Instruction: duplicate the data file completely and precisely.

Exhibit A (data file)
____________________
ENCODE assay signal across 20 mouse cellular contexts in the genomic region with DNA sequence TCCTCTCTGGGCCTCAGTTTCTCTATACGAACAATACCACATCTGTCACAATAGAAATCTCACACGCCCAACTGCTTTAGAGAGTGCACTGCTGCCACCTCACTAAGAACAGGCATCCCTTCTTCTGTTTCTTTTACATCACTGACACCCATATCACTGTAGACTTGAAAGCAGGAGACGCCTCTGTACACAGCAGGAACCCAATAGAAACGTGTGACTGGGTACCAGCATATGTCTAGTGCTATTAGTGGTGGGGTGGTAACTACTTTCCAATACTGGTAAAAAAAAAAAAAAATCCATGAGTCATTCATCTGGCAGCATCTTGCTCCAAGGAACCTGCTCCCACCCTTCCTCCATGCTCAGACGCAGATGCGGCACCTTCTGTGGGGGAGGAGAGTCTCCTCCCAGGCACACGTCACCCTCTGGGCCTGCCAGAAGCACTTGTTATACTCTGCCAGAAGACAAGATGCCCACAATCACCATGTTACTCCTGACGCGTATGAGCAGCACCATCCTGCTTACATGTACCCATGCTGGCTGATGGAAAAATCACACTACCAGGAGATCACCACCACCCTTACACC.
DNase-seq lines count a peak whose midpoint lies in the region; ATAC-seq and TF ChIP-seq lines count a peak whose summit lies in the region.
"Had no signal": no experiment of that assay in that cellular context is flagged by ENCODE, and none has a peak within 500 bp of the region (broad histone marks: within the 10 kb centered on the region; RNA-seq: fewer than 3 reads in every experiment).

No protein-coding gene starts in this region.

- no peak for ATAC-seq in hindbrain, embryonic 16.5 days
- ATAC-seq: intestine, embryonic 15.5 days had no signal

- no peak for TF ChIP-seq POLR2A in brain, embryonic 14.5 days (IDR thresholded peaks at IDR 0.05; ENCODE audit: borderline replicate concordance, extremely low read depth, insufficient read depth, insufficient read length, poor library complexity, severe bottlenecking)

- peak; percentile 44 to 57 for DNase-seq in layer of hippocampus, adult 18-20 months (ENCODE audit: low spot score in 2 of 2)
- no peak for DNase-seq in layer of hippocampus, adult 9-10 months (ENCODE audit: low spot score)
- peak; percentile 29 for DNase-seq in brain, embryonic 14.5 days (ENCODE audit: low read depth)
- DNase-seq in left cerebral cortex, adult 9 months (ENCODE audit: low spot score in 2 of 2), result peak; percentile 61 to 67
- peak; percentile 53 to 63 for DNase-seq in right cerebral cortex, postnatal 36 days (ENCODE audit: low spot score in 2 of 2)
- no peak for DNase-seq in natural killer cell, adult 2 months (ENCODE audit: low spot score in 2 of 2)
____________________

ENCODE assay signal across 20 mouse cellular contexts in the genomic region with DNA sequence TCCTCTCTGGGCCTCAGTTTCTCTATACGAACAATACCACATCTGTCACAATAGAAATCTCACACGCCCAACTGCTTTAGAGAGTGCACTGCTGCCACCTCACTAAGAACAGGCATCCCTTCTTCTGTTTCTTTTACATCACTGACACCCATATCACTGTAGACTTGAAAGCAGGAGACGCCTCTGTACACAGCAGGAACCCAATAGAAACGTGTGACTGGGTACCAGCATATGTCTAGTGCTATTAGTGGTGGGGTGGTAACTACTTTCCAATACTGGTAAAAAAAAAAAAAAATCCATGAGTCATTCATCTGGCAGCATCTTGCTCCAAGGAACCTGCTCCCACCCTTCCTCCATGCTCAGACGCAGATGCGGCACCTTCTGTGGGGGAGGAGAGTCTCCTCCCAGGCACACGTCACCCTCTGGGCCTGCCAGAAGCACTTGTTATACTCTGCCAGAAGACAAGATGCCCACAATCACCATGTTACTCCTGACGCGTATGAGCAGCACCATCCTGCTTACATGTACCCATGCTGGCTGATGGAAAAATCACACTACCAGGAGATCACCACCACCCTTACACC.
DNase-seq lines count a peak whose midpoint lies in the region; ATAC-seq and TF ChIP-seq lines count a peak whose summit lies in the region.
"Had no signal": no experiment of that assay in that cellular context is flagged by ENCODE, and none has a peak within 500 bp of the region (broad histone marks: within the 10 kb centered on the region; RNA-seq: fewer than 3 reads in every experiment).

No protein-coding gene starts in this region.

- no peak for ATAC-seq in hindbrain, embryonic 16.5 days
- ATAC-seq: intestine, embryonic 15.5 days had no signal

- no peak for TF ChIP-seq POLR2A in brain, embryonic 14.5 days (IDR thresholded peaks at IDR 0.05; ENCODE audit: borderline replicate concordance, extremely low read depth, insufficient read depth, insufficient read length, poor library complexity, severe bottlenecking)

- peak; percentile 44 to 57 for DNase-seq in layer of hippocampus, adult 18-20 months (ENCODE audit: low spot score in 2 of 2)
- no peak for DNase-seq in layer of hippocampus, adult 9-10 months (ENCODE audit: low spot score)
- peak; percentile 29 for DNase-seq in brain, embryonic 14.5 days (ENCODE audit: low read depth)
- DNase-seq in left cerebral cortex, adult 9 months (ENCODE audit: low spot score in 2 of 2), result peak; percentile 61 to 67
- peak; percentile 53 to 63 for DNase-seq in right cerebral cortex, postnatal 36 days (ENCODE audit: low spot score in 2 of 2)
- no peak for DNase-seq in natural killer cell, adult 2 months (ENCODE audit: low spot score in 2 of 2)